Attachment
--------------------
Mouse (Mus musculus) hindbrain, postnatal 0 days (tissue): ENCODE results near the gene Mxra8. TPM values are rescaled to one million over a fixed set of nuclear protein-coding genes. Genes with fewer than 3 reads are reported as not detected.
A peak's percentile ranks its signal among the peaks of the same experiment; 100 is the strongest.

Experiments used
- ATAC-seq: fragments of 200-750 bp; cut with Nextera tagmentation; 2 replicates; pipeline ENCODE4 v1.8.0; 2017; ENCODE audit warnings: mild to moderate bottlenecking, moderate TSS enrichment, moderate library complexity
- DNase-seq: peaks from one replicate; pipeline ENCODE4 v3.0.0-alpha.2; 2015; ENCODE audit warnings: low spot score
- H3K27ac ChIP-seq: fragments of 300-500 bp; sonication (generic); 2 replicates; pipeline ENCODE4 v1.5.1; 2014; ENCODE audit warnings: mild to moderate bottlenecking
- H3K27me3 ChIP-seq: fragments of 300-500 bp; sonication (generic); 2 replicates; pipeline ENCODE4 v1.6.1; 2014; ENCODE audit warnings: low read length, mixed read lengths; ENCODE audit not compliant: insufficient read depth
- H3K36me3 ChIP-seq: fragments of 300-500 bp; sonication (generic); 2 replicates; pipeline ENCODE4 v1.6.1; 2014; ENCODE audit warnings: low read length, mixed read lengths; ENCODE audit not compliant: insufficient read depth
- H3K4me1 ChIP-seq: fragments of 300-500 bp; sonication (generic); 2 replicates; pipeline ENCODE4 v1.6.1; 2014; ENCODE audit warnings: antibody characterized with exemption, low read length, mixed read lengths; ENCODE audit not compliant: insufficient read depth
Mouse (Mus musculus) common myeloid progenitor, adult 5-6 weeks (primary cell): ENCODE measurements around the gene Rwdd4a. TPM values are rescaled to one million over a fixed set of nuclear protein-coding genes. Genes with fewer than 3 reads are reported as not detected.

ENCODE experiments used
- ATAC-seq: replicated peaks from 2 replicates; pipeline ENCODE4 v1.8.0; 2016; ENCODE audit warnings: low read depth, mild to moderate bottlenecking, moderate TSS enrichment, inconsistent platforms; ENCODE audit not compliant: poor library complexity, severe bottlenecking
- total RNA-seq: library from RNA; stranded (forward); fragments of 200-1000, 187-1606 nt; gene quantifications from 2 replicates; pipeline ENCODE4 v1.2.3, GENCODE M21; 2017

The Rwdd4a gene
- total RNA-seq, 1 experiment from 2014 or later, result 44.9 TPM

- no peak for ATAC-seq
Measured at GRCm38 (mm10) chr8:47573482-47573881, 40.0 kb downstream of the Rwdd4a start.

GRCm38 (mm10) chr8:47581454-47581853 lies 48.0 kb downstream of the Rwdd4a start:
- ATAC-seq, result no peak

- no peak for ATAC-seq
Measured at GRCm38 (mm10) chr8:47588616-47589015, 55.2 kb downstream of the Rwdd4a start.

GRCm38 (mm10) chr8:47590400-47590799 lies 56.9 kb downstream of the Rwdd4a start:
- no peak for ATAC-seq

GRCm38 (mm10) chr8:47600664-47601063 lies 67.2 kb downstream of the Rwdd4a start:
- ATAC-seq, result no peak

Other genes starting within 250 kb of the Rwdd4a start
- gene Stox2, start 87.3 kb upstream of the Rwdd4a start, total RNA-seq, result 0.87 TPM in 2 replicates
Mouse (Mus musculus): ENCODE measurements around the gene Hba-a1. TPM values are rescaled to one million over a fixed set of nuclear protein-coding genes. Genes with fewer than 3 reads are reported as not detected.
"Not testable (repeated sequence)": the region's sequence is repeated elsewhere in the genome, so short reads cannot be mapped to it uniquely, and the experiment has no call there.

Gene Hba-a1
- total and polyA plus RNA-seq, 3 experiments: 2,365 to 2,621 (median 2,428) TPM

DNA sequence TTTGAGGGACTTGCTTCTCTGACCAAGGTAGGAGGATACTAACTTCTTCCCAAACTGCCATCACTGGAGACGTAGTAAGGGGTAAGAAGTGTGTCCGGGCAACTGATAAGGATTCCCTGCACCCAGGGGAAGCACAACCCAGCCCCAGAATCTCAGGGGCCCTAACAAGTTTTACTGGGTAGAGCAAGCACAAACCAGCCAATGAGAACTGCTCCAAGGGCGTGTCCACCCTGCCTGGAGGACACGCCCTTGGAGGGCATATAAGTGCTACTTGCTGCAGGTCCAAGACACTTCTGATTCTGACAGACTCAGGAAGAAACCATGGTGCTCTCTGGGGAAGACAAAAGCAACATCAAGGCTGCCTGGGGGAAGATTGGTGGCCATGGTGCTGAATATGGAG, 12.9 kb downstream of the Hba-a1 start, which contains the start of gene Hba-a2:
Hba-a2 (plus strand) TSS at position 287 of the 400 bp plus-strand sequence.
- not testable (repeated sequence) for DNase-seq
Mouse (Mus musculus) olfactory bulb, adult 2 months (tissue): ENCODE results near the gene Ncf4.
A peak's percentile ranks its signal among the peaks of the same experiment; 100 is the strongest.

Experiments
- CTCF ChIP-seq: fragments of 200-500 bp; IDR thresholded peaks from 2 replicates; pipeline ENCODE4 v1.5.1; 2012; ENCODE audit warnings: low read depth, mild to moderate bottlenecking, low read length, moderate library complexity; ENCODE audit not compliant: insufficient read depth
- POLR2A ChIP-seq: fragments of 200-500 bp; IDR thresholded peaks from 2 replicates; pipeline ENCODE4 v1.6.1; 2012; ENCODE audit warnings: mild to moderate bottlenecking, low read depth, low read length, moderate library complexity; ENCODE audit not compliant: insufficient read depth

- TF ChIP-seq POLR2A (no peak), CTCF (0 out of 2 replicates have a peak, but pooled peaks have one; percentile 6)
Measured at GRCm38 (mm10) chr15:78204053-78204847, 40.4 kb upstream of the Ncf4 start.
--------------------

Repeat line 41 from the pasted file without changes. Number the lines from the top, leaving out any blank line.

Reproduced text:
Measured at GRCm38 (mm10) chr15:78204053-78204847, 40.4 kb upstream of the Ncf4 start.